Running Across Europe
When I told friends I would be backpacking across Europe for nearly four months, everyone assumed I would quit running. No way. My running sneakers were one of the few precious items I put in my pack. As much as I despised wearing them for everyday use (something I don’t do back home, and I dreaded looking like a typical American with white sneakers), I packed them along with running clothes (which, when clean, doubled as pajamas).
I’ve been running for thirteen years, and wouldn’t give up running for four months. No way. I halted serious training and speed workouts-November’s New York City Marathon would be out-and I decided I would run only when I had time. The insanity of traveling often made running impossible at times-night trains, lack of sleep due to noisy roommates, cold weather (for which I was not prepared in my running clothes), and early departures all prevented me from running. When I could though, my alarm would buzz while my roommates were sleeping their hangovers off, and I would slide into my sneakers, off to explore yet another city on my run.
Continuing what you do and love back home is very important. Running provides me with a time and place to explore and examine my thoughts-for me, running is very meditative. When traveling, running also provides me with an additional opportunity to explore each new place.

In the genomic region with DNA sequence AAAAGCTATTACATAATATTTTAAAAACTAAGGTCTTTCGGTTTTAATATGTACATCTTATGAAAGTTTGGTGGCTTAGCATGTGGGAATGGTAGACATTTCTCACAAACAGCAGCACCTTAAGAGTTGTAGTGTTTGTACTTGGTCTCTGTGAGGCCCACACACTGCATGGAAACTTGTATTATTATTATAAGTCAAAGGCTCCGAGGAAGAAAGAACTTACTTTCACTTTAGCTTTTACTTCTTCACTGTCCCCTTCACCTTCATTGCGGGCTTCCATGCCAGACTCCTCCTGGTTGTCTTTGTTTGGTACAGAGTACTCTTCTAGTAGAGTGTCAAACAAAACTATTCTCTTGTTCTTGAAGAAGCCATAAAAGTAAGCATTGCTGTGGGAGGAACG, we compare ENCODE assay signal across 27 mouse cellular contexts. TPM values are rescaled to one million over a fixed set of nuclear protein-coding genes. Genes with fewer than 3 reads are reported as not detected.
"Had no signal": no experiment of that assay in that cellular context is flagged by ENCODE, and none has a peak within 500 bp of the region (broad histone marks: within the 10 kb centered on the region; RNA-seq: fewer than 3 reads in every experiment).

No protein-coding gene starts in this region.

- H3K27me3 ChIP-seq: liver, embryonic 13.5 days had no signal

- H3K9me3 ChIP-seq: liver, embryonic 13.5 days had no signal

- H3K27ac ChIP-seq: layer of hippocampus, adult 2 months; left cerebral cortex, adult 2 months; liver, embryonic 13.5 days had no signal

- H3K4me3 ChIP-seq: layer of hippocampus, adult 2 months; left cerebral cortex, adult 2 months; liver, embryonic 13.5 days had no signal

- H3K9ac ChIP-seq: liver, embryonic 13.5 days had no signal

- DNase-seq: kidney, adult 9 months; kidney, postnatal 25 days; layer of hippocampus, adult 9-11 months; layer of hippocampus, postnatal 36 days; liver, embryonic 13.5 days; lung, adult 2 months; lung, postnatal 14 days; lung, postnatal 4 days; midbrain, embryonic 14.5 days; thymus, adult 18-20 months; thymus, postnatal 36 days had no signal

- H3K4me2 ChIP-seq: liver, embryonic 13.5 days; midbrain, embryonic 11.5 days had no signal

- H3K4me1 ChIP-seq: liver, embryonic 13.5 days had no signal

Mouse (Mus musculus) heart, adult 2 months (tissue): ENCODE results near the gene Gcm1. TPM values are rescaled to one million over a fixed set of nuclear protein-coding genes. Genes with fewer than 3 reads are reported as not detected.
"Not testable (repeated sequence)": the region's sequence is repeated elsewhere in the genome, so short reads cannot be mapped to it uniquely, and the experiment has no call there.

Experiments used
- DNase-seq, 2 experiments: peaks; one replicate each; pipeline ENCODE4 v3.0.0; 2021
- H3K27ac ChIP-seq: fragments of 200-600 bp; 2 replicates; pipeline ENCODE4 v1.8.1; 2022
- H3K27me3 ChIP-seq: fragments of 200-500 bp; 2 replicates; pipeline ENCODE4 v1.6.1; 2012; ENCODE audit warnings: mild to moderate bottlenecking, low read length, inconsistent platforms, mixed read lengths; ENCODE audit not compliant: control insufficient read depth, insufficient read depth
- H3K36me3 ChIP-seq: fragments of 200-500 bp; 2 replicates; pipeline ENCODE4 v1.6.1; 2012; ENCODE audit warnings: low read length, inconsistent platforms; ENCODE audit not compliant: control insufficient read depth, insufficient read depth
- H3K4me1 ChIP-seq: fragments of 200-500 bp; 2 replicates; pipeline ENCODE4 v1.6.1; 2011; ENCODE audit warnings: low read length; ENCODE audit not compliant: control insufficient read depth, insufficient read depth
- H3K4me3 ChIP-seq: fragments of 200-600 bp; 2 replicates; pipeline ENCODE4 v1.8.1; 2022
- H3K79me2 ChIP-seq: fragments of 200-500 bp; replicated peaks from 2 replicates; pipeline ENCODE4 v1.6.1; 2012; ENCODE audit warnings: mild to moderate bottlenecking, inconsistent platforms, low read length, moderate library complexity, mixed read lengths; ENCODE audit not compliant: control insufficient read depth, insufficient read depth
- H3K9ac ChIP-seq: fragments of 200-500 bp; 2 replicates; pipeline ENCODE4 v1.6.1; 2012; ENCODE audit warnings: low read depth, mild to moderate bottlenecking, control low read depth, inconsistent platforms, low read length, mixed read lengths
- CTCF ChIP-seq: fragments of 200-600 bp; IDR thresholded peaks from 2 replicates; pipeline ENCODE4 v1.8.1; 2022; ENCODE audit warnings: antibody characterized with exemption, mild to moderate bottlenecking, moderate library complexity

Running is a time for adventures as well. When running in Prague, I got so lost, a Czech woman walked me back to my hostel. In Stockholm, a man exposed himself to me twice in Djurgarden, a beautiful Swedish park. I found solace with a Swedish woman who called the police for me-who interrogated the man, with everything tucked in his pants where it belonged. In Vienna, I met an Austrian runner who adored Price and Madonna, and ran 6:45 miles on his long legs, which I struggled to keep up with him during.
So yes, I ran across Europe. I ran through the royal gardens of Vienna, along the Seine in Paris, over the Thames in London, through the hilly, dry parks of Prague, around Lake Brienz in Interlaken, over where the Berlin Wall used to stand. Running gave me a new perspective-I saw shops, galleries, and people in places I wouldn’t have had the time to otherwise explore. Although I was running, if something was worth it, I’d pause on my run to enjoy whatever exciting Europe experience I was to have.